The relation between cavitation and platelet aggregation during exposure to high-intensity focused ultrasound

Sandra L. Poliachik, Wayne Chandler, Ryan J. Ollos, Michael R. Bailey, Lawrence A. Crum

Research output: Contribution to journalArticle

27 Scopus citations

Abstract

Our previous study showed that high-intensity focused ultrasound (HIFU) is capable of producing "primary acoustic hemostasis" in the form of ultrasound (US)-induced platelet activation, aggregation and adhesion to a collagen-coated surface. In the current study, 1.1 MHz continuous-wave HIFU was used to investigate the role of cavitation as a mechanism for platelet aggregation in samples of platelet-rich plasma. A 5 MHz passive cavitation detector was used to monitor cavitation activity and laser aggregometry was used to measure platelet aggregation. Using spatial average intensities from 0 to 3350 W/cm2, the effects of HIFU-induced cavitation on platelet aggregation were investigated by enhancing cavitation activity through use of US contrast agents and by limiting cavitation activity through use of an overpressure system. Our results show that increased cavitation activity lowers the intensity threshold to produce platelet aggregation and decreased cavitation activity in the overpressure system raises the intensity threshold for platelet aggregation. (E-mail: poliachi@u.washington.edu)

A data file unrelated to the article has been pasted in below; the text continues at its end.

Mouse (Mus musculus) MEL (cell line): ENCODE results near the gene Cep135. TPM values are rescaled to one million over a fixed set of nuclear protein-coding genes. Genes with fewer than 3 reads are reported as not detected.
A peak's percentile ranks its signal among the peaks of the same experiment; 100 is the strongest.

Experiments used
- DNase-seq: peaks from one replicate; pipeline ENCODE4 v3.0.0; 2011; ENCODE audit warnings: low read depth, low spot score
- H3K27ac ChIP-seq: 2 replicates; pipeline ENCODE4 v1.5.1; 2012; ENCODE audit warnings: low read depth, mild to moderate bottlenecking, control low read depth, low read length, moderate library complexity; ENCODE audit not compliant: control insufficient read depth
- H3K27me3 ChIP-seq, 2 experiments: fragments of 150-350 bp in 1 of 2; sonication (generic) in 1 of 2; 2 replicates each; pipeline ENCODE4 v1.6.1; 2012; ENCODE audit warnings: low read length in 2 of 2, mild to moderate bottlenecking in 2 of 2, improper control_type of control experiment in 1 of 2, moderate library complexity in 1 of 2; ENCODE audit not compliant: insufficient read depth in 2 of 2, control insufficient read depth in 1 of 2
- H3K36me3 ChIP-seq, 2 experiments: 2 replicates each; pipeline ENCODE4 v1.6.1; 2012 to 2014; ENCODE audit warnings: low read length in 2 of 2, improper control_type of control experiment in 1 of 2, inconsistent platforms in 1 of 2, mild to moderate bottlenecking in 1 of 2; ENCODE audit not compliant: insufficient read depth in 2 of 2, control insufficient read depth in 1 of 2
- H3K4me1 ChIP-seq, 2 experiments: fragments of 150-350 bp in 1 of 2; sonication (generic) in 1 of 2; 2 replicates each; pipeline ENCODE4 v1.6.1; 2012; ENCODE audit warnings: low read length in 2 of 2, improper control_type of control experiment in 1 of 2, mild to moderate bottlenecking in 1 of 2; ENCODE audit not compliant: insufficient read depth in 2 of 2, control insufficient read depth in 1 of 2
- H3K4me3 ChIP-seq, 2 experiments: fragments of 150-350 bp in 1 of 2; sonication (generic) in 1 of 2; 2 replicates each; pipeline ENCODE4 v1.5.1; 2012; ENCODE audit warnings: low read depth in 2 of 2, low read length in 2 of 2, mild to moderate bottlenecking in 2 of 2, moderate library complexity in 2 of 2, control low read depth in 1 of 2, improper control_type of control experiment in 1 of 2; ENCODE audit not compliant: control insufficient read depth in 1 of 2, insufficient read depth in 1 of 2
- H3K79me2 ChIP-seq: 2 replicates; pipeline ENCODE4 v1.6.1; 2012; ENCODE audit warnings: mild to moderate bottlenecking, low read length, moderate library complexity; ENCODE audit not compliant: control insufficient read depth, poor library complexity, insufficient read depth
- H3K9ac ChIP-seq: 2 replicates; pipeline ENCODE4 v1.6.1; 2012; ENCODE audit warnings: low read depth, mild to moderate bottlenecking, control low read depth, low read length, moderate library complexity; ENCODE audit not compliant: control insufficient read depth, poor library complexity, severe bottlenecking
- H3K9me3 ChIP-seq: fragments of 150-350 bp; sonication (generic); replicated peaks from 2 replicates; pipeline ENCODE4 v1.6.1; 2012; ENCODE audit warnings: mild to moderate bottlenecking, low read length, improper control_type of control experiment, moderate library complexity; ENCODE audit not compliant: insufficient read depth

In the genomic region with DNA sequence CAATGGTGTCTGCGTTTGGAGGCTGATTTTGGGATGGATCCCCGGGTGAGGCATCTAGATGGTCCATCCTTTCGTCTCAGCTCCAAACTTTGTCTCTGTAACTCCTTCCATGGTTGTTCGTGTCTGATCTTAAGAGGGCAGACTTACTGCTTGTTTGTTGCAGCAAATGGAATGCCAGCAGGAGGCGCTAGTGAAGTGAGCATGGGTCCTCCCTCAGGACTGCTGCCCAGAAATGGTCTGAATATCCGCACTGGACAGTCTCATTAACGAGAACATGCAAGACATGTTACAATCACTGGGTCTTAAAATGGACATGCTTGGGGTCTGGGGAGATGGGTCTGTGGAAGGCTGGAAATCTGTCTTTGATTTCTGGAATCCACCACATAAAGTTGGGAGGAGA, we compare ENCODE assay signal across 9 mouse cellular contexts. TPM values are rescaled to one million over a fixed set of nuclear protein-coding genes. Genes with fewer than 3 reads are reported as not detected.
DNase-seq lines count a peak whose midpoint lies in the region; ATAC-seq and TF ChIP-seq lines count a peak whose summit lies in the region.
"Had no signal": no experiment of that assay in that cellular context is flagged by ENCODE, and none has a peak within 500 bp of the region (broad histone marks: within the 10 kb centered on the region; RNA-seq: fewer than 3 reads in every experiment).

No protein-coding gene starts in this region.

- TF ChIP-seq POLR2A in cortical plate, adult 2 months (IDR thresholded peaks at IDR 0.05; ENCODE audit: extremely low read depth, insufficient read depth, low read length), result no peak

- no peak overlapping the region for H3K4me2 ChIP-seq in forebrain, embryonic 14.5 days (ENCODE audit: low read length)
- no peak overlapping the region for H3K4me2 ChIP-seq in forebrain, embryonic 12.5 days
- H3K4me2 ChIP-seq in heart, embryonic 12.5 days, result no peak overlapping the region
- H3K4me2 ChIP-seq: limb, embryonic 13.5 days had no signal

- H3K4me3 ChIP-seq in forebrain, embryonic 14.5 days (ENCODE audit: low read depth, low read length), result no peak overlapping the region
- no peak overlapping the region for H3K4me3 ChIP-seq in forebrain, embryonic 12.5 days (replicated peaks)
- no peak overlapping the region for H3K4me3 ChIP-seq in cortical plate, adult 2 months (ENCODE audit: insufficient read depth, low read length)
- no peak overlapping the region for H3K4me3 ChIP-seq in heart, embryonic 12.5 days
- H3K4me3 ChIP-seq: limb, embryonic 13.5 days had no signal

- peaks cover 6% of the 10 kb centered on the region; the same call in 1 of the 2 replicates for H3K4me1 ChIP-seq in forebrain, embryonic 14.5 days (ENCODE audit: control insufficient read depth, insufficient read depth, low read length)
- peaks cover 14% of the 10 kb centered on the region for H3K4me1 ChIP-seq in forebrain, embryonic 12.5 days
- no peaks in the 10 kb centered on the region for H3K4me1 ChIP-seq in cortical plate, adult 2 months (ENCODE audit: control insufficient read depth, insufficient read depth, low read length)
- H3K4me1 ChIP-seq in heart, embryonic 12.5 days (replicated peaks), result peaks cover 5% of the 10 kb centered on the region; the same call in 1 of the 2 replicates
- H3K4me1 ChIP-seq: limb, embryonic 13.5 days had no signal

Original languageEnglish (US)
Pages (from-to)261-269
Number of pages9
JournalUltrasound in Medicine and Biology
Volume30
Issue number2
DOIs
StatePublished - Feb 1 2004

Keywords

  • Bioeffects
  • Cavitation
  • HIFU
  • Platelets
  • Ultrasound

ASJC Scopus subject areas

  • Radiology Nuclear Medicine and imaging

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